• Eno Sarris, “Joey Votto on Aging,” FanGraphs, September 22, 2015. Joey Votto doesn’t care about home runs, as we know, and he has a lot of thoughts on how to be a successful hitter. In particular, Votto has expressed an interest in “improving all of the facets of my game that can be repeatable and that age well.” Has he, in fact, done that? Sarris walks through a series of Votto’s detailed statements on hitting in particular and his approach to baseball in general and tests them against Votto’s actual hitting outcomes to find out whether Votto’s walk (or hit) matches his talk. Votto is concerned with swing rate, feel, and results, the latter particularly in terms of direction. Unsurprisingly, Votto expresses and demonstrates a willingness to sacrifice power if it means he can put more balls in play. While all baseball-playing skills decline with age, and the risk of injury increases, Votto took steps in the last offseason to lose weight and improve his fitness in order to push his aging curve out further. As is his style, Sarris largely allows his subject to take the wheel with this piece, which, especially for fans of Votto and the Reds, provides a detailed look inside the mind of one of Cincinnati’s best hitters.

Historical Analysis/Commentary

  • Adam Darowski, “The Standards of Today Would Create a Very Different Hall of Fame,” The Hardball Times, December 18, 2015. The Baseball Hall of Fame is not as exclusive as we tend to think, and, as we are more likely to realize, its membership is not comprised strictly of those with the best statistical achievements. Darowski highlights some of the Hall’s lesser-known odd inclusions and exclusions before spending more time evaluating the candidacies of then-current occupants of the HOF ballot by contextualizing them with already-inducted players, including Larry Walker (“absolutely should be a Hall of Famer”), Jeff Bagwell (“a Hall of Fame without Bagwell doesn’t represent our generation”), Curt Schilling (“has first ballot Hall of Fame numbers”), Mike Mussina (the Hall would be “very incomplete” without him), and, of course, Alan Trammell (“should have been inducted right away”). Once the Hall of Fame began opening its doors to generational stars, as opposed to only true all-time greats, Darowski contends, each generation ought to have its say.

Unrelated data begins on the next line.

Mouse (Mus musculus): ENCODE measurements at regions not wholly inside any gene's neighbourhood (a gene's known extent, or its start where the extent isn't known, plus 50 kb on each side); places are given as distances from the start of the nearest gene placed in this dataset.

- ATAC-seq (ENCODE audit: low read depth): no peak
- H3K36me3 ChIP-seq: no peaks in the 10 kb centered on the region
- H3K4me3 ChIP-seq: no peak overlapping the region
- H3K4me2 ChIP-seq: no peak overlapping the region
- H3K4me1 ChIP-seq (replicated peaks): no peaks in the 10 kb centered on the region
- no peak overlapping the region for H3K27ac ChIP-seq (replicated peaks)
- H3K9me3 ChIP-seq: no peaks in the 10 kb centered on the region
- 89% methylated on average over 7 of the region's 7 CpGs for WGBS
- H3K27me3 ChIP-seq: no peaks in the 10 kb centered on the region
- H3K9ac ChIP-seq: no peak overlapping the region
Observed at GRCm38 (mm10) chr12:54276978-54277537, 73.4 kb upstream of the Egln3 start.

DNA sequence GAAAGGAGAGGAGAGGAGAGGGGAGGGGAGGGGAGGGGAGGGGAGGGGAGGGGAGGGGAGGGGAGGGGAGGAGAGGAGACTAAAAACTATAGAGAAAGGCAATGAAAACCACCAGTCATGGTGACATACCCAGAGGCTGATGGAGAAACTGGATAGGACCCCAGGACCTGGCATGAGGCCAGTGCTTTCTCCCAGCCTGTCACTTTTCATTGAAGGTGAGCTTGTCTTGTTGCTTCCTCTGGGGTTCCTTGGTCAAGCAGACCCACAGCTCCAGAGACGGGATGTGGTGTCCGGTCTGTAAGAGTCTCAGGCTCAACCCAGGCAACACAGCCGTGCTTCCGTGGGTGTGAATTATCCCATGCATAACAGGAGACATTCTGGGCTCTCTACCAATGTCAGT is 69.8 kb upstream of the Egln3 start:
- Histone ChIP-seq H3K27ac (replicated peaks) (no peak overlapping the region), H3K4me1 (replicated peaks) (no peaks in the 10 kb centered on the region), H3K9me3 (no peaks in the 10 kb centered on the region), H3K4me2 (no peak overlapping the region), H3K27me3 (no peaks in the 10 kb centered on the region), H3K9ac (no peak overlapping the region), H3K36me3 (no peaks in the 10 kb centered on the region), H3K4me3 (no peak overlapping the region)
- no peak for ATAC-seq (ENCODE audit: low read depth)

• Jason Foster, “How One Pitch Might Have Sent John Smoltz on a Path to the Hall of Fame,” The Sporting News, July 24, 2015. In 1991, John Smoltz was a twenty-four-year-old former All-Star pitcher for the Atlanta Braves, and, as of that season’s all-star break, neither he nor his team were doing too well. Smoltz appeared to be in a tailspin, and his 2-11 record and 5.16 ERA reflected that. The second half of the ’91 season would be different for the young pitcher, and, at least as Foster sees it, the turnaround in his year and his career can be pinpointed to a single pitch Smoltz threw in his first start of the season’s second half. The pitch in question? A 3-1 fastball in the first inning that induced an easy flyball out and stemmed what looked to be an early rally by the visiting Cardinals. Smoltz ended up giving up two runs on seven hits in 6 1/3 innings, good enough for his third win of the season, which he finished by going 11-2 with a 2.62 ERA. The Braves even made the World Series. As Foster acknowledges, referring to the highlighted pitch and plate appearance, “it’s possible Smoltz could’ve failed to retire Perry and still gone on to a Hall of Fame career. But it’s also possible, perhaps probable, it would’ve caused his ugly season to continue and prompted a demotion to the bullpen or the minors.”
  • Bryan Grosnick, “Jason Giambi, Patron Saint of the ’00s,” Beyond the Box Score, February 17, 2015. Grosnick argues that Jason Giambi is the baseball player who best represents the first decade of the present millennium: “When I think about the two biggest stories of the previous decade in baseball, I think about the PED scandals and the rise of sabermetrics, and Giambi had a spectacular relationship with both.” On the first count, Giambi had ties to BALCO, admitted using steroids and HGH, and the slugger’s image to match. On the second, he had ties to the Moneyball-era Athletics. Grosnick finishes by recounting some of Giambi’s career statistical achievements: 193 wRC+ in 2001! 440 career home runs! 15.3% career walk rate! 20 career stolen bases!